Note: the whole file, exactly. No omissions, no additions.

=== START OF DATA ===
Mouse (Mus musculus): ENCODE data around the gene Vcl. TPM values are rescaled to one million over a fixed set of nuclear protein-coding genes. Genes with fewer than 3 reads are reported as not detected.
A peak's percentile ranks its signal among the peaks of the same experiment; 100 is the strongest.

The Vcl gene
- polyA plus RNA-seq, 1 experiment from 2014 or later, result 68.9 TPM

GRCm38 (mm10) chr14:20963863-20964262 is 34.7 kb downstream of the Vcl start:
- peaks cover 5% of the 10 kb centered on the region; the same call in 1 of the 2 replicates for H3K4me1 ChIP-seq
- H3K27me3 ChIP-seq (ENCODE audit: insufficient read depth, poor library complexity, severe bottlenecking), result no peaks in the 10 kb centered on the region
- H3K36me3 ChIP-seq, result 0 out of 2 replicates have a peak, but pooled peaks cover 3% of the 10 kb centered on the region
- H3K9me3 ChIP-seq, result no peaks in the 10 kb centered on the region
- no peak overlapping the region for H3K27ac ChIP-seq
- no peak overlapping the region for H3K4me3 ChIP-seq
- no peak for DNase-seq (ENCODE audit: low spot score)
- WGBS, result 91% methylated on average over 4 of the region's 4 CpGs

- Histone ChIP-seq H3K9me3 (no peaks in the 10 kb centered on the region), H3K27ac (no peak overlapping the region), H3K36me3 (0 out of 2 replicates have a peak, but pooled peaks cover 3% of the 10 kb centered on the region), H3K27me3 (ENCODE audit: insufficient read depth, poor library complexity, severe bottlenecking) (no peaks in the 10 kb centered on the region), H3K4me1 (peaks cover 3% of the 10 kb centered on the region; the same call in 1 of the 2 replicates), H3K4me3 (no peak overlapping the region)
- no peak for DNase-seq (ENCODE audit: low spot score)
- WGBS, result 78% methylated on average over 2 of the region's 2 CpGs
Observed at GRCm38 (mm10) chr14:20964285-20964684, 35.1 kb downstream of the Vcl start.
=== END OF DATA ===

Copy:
Mouse (Mus musculus): ENCODE data around the gene Vcl. TPM values are rescaled to one million over a fixed set of nuclear protein-coding genes. Genes with fewer than 3 reads are reported as not detected.
A peak's percentile ranks its signal among the peaks of the same experiment; 100 is the strongest.

The Vcl gene
- polyA plus RNA-seq, 1 experiment from 2014 or later, result 68.9 TPM

GRCm38 (mm10) chr14:20963863-20964262 is 34.7 kb downstream of the Vcl start:
- peaks cover 5% of the 10 kb centered on the region; the same call in 1 of the 2 replicates for H3K4me1 ChIP-seq
- H3K27me3 ChIP-seq (ENCODE audit: insufficient read depth, poor library complexity, severe bottlenecking), result no peaks in the 10 kb centered on the region
- H3K36me3 ChIP-seq, result 0 out of 2 replicates have a peak, but pooled peaks cover 3% of the 10 kb centered on the region
- H3K9me3 ChIP-seq, result no peaks in the 10 kb centered on the region
- no peak overlapping the region for H3K27ac ChIP-seq
- no peak overlapping the region for H3K4me3 ChIP-seq
- no peak for DNase-seq (ENCODE audit: low spot score)
- WGBS, result 91% methylated on average over 4 of the region's 4 CpGs

- Histone ChIP-seq H3K9me3 (no peaks in the 10 kb centered on the region), H3K27ac (no peak overlapping the region), H3K36me3 (0 out of 2 replicates have a peak, but pooled peaks cover 3% of the 10 kb centered on the region), H3K27me3 (ENCODE audit: insufficient read depth, poor library complexity, severe bottlenecking) (no peaks in the 10 kb centered on the region), H3K4me1 (peaks cover 3% of the 10 kb centered on the region; the same call in 1 of the 2 replicates), H3K4me3 (no peak overlapping the region)
- no peak for DNase-seq (ENCODE audit: low spot score)
- WGBS, result 78% methylated on average over 2 of the region's 2 CpGs
Observed at GRCm38 (mm10) chr14:20964285-20964684, 35.1 kb downstream of the Vcl start.